Download the App Image

Ethereum Co-Founder Questions NFT Legacy

Ethereum Co-Founder Questions NFT Legacy article feature image
Credit:

Michael Ciaglo/Getty Images. Pictured: Ethereum co-founder Vitalik Buterin speaks at ETHDenver in February.

Vitalik Buterin, one of the co-founders in cryptocurrency Ethereum, is questioning the how the excessive rise in value has made things out of whack.

“The peril is you have these $3 million monkeys and it becomes a different kind of gambling,” said Buterin in TIME magazine’s recent cover story. “There definitely are lots of people that are just buying yachts and lambos.

Buterin is referring to the popular NFT Bored Ape Yacht Club, an NFT that is paid for in Ethereum, which, thanks to smart contracts, serves as a blockchain ledger and a payment system.

More than $1.5 billion have been sold of Bored Apes, second only to dot matrix people art called Crytopunks ($2.1 billion).

In March so far, the average Bored Ape has sold for $234,375. Cryptopunks? $210,538. Some of that has to do with the utility of an ape, which comes with the intellectual property rights once you own it.

The Bored Ape Yacht Club owners recently bought out Larva Labs, producers of the 10,000 punks, after coming to conclusion that the most added value to the customer are those rights.

The must-have app for bettors

The best betting scoreboard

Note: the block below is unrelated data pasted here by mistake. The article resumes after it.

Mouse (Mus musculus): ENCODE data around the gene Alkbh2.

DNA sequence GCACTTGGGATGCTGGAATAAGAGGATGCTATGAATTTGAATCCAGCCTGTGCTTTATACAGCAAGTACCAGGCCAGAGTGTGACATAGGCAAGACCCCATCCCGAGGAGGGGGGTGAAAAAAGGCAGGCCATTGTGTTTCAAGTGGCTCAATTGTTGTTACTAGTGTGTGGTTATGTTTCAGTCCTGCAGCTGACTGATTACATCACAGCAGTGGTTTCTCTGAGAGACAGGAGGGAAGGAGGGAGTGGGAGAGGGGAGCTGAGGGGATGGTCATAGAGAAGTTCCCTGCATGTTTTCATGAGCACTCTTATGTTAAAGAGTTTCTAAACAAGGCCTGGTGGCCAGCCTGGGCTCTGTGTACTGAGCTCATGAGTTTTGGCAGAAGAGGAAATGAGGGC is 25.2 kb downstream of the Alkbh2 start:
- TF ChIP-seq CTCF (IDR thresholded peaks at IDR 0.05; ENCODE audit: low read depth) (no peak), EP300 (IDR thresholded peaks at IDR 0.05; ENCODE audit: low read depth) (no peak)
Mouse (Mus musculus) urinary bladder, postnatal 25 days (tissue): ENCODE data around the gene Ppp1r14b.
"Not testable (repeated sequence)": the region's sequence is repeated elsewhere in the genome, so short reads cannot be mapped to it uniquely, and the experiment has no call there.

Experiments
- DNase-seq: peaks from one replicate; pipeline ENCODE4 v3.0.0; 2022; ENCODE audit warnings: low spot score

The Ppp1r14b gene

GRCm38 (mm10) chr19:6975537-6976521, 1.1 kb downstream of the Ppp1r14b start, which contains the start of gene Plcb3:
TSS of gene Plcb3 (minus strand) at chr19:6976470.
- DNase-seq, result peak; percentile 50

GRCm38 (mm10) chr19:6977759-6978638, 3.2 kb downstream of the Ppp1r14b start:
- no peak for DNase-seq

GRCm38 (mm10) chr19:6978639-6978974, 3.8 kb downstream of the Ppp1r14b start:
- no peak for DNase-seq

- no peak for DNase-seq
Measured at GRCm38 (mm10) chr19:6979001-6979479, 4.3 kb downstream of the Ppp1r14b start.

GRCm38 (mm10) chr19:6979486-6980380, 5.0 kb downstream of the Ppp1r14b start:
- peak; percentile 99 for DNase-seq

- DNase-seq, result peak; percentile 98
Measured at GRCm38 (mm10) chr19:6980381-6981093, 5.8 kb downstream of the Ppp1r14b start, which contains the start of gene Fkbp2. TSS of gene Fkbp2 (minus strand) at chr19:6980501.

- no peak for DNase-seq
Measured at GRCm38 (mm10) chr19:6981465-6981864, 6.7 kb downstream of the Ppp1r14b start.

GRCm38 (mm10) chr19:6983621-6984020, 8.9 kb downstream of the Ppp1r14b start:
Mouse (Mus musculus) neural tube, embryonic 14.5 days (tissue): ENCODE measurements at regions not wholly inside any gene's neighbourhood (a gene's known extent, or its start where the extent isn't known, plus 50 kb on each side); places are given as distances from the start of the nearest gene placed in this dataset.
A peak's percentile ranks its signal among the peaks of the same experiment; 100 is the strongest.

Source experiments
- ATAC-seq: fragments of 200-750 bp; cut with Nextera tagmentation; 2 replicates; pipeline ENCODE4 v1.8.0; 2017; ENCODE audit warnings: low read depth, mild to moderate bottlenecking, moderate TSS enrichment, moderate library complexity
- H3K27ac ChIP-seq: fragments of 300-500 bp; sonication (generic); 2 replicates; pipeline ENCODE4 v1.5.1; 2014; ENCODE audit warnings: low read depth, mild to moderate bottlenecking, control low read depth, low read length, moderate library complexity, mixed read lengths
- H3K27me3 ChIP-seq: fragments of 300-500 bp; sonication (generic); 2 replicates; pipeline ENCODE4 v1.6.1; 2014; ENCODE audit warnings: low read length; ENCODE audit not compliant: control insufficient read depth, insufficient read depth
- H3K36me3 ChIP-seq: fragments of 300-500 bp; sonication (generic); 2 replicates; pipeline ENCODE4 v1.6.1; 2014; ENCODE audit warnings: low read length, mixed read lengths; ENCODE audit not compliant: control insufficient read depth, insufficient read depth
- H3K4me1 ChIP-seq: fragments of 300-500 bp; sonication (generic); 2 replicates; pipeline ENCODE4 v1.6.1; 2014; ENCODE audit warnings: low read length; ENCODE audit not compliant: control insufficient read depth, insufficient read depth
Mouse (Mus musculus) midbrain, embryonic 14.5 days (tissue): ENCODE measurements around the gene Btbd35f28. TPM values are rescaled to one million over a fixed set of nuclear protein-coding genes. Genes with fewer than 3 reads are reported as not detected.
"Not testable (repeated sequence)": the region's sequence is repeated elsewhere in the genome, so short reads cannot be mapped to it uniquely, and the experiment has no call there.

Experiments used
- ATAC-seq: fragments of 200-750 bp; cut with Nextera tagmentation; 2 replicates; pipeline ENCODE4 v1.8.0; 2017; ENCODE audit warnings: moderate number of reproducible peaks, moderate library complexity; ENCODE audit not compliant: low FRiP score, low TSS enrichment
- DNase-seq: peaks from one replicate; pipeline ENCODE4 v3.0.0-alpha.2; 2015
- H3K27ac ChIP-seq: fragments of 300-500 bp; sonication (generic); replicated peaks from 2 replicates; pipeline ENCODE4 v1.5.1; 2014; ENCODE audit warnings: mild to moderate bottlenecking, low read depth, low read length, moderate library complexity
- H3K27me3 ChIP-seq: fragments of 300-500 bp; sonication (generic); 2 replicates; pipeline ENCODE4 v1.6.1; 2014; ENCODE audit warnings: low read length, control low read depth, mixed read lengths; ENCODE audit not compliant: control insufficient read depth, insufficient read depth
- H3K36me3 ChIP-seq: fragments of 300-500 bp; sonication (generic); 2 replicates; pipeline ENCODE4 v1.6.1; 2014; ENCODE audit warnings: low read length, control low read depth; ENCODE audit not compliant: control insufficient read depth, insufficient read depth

Free picks from proven pros

Live win probabilities for your bets

While he knows he doesn’t have control of how the decentralized product he created is used, Buterin, who is both of Russian and Ukrainian descent, wishes more of it was for good instead of greed.

“One silver lining of the situation in the last three weeks is that it has reminded a lot of people in the crypto space that ultimately the goal of crypto is not to play games with million-dollar pictures of monkeys, it’s to do things that accomplish meaningful effects in the real world.”

Opensea, the leading NFT marketplace, sold $4.95 billion worth of NFTs in Ethereum, on ETH for short, in January alone.

“If we don’t exercise our voice, the only things that get built are the things that are immediately profitable … And those are often far from what’s actually the best for the world.”

How would you rate this article?